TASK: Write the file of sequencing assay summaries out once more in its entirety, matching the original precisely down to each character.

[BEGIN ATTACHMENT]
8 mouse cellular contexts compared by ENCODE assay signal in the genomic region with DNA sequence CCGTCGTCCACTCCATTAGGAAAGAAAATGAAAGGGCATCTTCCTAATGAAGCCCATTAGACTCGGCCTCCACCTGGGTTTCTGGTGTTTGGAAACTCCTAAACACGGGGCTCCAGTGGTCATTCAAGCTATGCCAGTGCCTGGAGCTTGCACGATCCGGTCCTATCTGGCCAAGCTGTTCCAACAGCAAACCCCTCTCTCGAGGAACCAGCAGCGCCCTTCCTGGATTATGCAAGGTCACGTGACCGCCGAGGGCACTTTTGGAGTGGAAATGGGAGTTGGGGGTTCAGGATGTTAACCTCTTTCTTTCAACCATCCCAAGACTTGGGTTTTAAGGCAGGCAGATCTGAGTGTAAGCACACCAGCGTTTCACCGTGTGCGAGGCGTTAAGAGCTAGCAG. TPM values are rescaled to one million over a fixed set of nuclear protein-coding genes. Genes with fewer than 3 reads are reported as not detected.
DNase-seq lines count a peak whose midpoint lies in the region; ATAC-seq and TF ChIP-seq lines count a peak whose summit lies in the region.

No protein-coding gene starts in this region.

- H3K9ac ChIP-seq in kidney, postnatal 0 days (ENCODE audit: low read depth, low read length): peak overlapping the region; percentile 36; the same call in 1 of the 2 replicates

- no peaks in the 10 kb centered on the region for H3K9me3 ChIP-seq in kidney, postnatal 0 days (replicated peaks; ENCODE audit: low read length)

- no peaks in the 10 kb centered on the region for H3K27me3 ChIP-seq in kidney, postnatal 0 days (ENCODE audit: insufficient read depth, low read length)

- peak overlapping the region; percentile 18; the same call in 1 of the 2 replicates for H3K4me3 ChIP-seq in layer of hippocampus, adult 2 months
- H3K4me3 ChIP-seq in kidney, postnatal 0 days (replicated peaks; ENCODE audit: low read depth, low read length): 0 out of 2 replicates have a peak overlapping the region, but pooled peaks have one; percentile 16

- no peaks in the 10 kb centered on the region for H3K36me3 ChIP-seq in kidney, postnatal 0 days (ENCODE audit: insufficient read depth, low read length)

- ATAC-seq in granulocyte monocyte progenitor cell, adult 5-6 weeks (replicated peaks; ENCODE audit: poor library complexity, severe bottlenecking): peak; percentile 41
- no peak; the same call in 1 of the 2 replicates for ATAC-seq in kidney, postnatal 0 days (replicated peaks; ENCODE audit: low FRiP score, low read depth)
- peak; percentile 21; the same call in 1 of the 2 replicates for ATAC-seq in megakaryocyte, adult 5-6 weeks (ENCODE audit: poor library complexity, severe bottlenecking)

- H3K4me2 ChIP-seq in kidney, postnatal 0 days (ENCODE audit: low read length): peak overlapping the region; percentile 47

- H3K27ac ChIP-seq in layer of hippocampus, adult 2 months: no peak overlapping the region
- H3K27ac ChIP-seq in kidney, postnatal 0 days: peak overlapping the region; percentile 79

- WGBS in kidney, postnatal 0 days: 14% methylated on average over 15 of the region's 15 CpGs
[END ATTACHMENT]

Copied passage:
8 mouse cellular contexts compared by ENCODE assay signal in the genomic region with DNA sequence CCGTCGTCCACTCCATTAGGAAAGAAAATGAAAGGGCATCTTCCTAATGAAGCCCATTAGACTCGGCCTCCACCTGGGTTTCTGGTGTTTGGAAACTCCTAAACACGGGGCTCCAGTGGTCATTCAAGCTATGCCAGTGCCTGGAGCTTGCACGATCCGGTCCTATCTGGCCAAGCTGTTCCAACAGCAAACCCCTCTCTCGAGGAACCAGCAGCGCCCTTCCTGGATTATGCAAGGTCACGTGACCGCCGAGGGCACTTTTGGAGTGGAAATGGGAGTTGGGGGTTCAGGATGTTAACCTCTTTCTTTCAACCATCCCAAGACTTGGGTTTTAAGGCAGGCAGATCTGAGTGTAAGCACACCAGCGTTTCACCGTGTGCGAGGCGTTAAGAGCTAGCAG. TPM values are rescaled to one million over a fixed set of nuclear protein-coding genes. Genes with fewer than 3 reads are reported as not detected.
DNase-seq lines count a peak whose midpoint lies in the region; ATAC-seq and TF ChIP-seq lines count a peak whose summit lies in the region.

No protein-coding gene starts in this region.

- H3K9ac ChIP-seq in kidney, postnatal 0 days (ENCODE audit: low read depth, low read length): peak overlapping the region; percentile 36; the same call in 1 of the 2 replicates

- no peaks in the 10 kb centered on the region for H3K9me3 ChIP-seq in kidney, postnatal 0 days (replicated peaks; ENCODE audit: low read length)

- no peaks in the 10 kb centered on the region for H3K27me3 ChIP-seq in kidney, postnatal 0 days (ENCODE audit: insufficient read depth, low read length)

- peak overlapping the region; percentile 18; the same call in 1 of the 2 replicates for H3K4me3 ChIP-seq in layer of hippocampus, adult 2 months
- H3K4me3 ChIP-seq in kidney, postnatal 0 days (replicated peaks; ENCODE audit: low read depth, low read length): 0 out of 2 replicates have a peak overlapping the region, but pooled peaks have one; percentile 16

- no peaks in the 10 kb centered on the region for H3K36me3 ChIP-seq in kidney, postnatal 0 days (ENCODE audit: insufficient read depth, low read length)

- ATAC-seq in granulocyte monocyte progenitor cell, adult 5-6 weeks (replicated peaks; ENCODE audit: poor library complexity, severe bottlenecking): peak; percentile 41
- no peak; the same call in 1 of the 2 replicates for ATAC-seq in kidney, postnatal 0 days (replicated peaks; ENCODE audit: low FRiP score, low read depth)
- peak; percentile 21; the same call in 1 of the 2 replicates for ATAC-seq in megakaryocyte, adult 5-6 weeks (ENCODE audit: poor library complexity, severe bottlenecking)

- H3K4me2 ChIP-seq in kidney, postnatal 0 days (ENCODE audit: low read length): peak overlapping the region; percentile 47

- H3K27ac ChIP-seq in layer of hippocampus, adult 2 months: no peak overlapping the region
- H3K27ac ChIP-seq in kidney, postnatal 0 days: peak overlapping the region; percentile 79

- WGBS in kidney, postnatal 0 days: 14% methylated on average over 15 of the region's 15 CpGs